Ignoring your feelings increases the risk of relapse.

Internal feeling states are tremendous relapse triggers. If you are starting to feel lonely, sad, or angry, don’t ignore those feelings. Relapse and active substance abuse usually begin in the mind well before someone picks up the substances. Trying to pretend you’re not feeling what you’re feeling put you at risk slipping back into active substance use.

Self-medicating your feelings with drugs or alcohol will increase your emotional issues. Alcohol is a depressant it will make you more depressed. Using chemicals to medicate anxiety works only very temporarily when the substances wear off the anxiety will be even worse.

Telling yourself, you can control your problem now leads to relapse.

The great fallacy of many alcoholics is the belief that after a few years without drinking they have been cured and can now drink safely. People with a history of drug problems often come to believe they’ve learned so much about their addiction that they can now control it and will never fall back into a full-fledged addiction.

Having once gotten over your anxiety or depression people often return to a bad relationship or an unhealthy work situation, thinking that this time they will be able to handle precisely the situation which triggered their depression or anxiety in the first place.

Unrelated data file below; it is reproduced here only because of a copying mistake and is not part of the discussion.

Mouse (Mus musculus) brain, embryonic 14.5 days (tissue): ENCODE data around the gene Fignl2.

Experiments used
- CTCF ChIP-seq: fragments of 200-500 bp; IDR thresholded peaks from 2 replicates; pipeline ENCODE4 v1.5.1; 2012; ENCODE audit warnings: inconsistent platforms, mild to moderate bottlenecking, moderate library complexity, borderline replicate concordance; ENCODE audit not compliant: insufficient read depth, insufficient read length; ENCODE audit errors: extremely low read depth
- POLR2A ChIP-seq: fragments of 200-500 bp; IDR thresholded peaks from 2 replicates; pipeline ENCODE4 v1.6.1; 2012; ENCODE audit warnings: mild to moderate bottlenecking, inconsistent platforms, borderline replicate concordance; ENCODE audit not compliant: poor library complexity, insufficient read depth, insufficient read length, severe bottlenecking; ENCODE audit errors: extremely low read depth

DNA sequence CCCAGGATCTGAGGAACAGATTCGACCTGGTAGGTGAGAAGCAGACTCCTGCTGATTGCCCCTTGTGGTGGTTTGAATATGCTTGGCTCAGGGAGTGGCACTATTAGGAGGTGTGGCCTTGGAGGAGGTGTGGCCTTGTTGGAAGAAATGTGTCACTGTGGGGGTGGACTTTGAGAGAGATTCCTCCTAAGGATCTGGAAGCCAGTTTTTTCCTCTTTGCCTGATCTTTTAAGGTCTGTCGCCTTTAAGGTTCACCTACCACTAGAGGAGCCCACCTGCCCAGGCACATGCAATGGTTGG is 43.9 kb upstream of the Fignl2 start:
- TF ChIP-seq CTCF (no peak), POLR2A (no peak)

Don’t tell yourself that relapse is a part of recovery.

People who believe that everyone relapses give themselves an excuse to relapse. If you tell yourself that you should start planning yours now.

Somewhere along the path of recovery, many people start to tell themselves since their problem is a chronic condition that should expect to relapse. While the return of active symptoms is common is by no means required. Recovery requires active maintenance of the things that got you better. Accepting the idea that relapse is inevitable amounts to giving yourself permission to relapse.

After recovering from one issue, trying another problem leads to relapse.

Many people with a drug problem tell themselves that they need to find another activity to replace that. Sometimes they try a different drug in the belief that they will be able to control their usage. Looking for the same thrills, some people turn to gambling or risky sexual behavior.

Switch to using alcohol, marijuana, or prescription medication they’re not risky, right?

The widespread prevalence of alcohol and more recently marijuana has led many people to believe those substances will be easier to manage. A well-hidden fact is that the majority of drug overdose deaths are the result of consuming multiple drugs. Use of the “legal drugs” alcohol, nicotine, and more recently marijuana can be a first step on the return path to an addictive or dysfunctional life.

Just because the doctor gives you a prescription for something doesn’t make it safe. The recent epidemic of drug overdose deaths has largely been fueled by the abuse of prescription medications often in combination with alcohol or street drugs.